# Orbit of Permutations

Let $f$ be a permutation on a set $S$. If a relation $\sim$ is defined on $S$ such that

for some integrals $n\forall \,a,b \in S$, we observe that the relation is:

(i) Reflexive: the relation is reflexive, i.e. $a \sim a$, now we can define the reflexive property according to the above definition, because

(ii) Symmetric: the relation is symmetric, i.e. $a \sim b \Rightarrow b \sim a$, we can show this relation by using the definition of orbit of permutation, because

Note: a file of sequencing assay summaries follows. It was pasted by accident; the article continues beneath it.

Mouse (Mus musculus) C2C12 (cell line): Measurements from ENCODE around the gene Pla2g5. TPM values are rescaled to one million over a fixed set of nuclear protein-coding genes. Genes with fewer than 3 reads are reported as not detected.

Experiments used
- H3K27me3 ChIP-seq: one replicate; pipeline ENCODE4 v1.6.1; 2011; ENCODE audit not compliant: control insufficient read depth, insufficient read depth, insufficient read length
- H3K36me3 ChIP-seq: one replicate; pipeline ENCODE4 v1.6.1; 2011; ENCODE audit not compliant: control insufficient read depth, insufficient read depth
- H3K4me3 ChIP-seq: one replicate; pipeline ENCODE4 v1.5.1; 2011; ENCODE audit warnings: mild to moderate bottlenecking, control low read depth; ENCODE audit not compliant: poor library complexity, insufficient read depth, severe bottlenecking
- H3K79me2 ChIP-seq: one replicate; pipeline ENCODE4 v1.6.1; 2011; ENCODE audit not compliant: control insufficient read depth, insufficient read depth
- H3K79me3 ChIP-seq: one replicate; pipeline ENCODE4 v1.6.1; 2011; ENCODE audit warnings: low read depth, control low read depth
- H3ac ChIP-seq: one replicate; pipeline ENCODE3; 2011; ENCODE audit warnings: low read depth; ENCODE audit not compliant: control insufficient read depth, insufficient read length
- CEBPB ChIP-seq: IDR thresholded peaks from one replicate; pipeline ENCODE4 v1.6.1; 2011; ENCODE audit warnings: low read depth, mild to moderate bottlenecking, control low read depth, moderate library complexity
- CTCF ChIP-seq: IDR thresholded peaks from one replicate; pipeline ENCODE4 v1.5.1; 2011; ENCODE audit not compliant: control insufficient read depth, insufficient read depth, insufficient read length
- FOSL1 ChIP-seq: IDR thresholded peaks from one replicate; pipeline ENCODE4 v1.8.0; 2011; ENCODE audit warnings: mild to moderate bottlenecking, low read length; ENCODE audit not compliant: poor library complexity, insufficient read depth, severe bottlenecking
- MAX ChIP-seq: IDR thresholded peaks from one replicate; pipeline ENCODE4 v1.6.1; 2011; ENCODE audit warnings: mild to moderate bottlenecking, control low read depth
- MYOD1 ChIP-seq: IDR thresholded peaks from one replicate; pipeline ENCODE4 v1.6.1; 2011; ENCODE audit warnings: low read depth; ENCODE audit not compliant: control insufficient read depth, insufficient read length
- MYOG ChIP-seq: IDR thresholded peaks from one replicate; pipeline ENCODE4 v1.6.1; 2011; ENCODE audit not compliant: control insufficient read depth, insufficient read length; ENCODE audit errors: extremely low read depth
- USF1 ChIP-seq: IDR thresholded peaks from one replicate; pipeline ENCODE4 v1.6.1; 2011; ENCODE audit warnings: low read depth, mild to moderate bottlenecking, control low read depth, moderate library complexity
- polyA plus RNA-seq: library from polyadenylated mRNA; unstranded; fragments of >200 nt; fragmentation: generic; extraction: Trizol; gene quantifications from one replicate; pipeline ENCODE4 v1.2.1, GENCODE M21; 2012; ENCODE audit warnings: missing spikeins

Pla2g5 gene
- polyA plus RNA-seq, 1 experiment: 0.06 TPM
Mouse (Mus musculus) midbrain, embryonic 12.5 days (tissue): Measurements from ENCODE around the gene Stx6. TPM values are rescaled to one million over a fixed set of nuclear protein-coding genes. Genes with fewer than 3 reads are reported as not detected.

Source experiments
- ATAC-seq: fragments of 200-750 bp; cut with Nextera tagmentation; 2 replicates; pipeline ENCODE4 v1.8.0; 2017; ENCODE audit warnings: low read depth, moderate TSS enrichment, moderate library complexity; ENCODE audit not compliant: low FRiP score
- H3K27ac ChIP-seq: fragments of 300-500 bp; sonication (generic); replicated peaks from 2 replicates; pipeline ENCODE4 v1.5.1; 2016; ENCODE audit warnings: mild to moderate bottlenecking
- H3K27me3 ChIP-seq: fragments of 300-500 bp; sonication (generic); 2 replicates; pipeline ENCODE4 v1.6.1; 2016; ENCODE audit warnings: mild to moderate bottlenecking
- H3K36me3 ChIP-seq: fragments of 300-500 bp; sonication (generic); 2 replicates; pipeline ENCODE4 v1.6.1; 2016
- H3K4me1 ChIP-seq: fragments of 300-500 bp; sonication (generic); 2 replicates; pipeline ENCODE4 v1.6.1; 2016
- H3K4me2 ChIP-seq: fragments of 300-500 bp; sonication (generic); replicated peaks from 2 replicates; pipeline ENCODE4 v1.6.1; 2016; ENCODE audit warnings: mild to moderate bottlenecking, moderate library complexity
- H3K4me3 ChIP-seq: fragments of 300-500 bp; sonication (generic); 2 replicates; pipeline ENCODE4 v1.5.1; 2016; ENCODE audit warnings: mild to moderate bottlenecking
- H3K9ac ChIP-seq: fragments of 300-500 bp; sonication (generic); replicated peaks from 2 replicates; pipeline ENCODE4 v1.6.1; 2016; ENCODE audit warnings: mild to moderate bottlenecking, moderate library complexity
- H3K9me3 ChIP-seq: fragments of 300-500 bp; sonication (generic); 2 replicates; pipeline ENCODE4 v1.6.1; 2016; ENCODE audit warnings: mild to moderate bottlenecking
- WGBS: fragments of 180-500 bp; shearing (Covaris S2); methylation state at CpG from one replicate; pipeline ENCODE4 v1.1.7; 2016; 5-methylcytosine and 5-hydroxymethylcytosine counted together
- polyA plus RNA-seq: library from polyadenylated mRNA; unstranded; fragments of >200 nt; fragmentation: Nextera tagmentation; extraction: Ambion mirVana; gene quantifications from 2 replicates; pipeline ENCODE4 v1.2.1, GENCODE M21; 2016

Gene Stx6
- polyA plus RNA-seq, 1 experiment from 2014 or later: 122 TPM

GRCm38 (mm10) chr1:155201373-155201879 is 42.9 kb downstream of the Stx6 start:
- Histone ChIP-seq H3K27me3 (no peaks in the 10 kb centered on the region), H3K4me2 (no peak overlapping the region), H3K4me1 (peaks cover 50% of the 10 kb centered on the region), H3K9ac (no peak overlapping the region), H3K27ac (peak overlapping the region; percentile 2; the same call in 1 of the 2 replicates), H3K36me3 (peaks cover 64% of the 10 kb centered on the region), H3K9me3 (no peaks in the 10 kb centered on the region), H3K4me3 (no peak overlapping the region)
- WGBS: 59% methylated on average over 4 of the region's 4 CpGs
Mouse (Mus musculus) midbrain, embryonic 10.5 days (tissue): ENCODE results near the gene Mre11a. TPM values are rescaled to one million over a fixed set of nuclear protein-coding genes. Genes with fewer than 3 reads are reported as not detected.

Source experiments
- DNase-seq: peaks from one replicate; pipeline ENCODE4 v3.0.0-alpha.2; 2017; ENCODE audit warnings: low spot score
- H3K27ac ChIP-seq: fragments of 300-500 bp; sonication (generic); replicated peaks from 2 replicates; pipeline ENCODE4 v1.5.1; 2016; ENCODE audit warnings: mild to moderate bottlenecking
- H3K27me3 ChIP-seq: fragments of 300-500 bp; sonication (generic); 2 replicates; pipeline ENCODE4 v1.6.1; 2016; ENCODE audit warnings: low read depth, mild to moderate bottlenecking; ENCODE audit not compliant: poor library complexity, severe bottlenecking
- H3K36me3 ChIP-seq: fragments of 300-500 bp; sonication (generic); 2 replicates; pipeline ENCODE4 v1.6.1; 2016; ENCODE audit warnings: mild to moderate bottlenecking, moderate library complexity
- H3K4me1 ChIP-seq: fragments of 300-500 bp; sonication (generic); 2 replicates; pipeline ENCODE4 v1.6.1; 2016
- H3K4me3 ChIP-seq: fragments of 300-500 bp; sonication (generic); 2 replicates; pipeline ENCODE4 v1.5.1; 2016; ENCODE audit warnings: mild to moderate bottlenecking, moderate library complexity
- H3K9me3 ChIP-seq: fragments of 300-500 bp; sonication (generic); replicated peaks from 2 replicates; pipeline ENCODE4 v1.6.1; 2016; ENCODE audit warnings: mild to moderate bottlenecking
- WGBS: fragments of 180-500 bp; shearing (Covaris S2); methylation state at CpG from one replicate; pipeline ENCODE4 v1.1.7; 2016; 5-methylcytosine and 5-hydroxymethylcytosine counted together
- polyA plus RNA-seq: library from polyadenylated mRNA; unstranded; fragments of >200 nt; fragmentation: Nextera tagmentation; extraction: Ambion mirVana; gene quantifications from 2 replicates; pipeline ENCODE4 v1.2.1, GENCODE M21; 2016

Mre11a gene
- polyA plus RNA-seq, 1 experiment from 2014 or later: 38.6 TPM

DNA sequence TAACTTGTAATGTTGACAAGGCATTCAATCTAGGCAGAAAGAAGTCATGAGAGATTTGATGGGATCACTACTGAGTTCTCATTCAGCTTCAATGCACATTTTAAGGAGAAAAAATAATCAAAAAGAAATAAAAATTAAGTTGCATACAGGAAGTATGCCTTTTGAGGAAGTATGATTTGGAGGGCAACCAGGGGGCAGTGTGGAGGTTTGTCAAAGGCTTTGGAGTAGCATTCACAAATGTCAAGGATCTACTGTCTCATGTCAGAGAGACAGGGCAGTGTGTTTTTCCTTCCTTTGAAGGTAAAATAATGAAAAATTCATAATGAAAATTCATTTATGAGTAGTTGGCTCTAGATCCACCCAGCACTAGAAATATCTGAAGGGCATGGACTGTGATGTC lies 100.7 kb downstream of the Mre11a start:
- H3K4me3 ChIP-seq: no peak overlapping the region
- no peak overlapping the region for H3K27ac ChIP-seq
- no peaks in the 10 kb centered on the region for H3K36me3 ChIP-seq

for some integers $n$

(iii) Transitive: the above relation is transitive, i.e. $a \sim b$ and $b \sim c$ implies $a \sim c$, now we can prove this transitive property by using the above definition of orbit of permutation, because

for some integers $n$ and $m$

for some integer $m + n$

Thus the above defined relation $\sim$ is an equivalence relation on $S$ and hence we partition it into mutually disjoint classes. Each equivalence class determined by the relation is called an orbit of $f$.